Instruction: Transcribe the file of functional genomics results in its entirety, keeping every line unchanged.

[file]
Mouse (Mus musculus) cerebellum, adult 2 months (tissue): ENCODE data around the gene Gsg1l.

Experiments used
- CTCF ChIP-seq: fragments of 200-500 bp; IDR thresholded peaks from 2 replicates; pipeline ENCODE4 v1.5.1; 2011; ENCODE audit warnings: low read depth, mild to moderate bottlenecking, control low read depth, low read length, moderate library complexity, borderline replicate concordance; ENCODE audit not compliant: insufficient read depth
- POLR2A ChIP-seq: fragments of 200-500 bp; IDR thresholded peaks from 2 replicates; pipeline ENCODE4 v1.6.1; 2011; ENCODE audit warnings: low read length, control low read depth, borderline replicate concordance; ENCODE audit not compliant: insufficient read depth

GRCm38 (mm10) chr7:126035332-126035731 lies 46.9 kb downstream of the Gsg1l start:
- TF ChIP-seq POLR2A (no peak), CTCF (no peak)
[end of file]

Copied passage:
Mouse (Mus musculus) cerebellum, adult 2 months (tissue): ENCODE data around the gene Gsg1l.

Experiments used
- CTCF ChIP-seq: fragments of 200-500 bp; IDR thresholded peaks from 2 replicates; pipeline ENCODE4 v1.5.1; 2011; ENCODE audit warnings: low read depth, mild to moderate bottlenecking, control low read depth, low read length, moderate library complexity, borderline replicate concordance; ENCODE audit not compliant: insufficient read depth
- POLR2A ChIP-seq: fragments of 200-500 bp; IDR thresholded peaks from 2 replicates; pipeline ENCODE4 v1.6.1; 2011; ENCODE audit warnings: low read length, control low read depth, borderline replicate concordance; ENCODE audit not compliant: insufficient read depth

GRCm38 (mm10) chr7:126035332-126035731 lies 46.9 kb downstream of the Gsg1l start:
- TF ChIP-seq POLR2A (no peak), CTCF (no peak)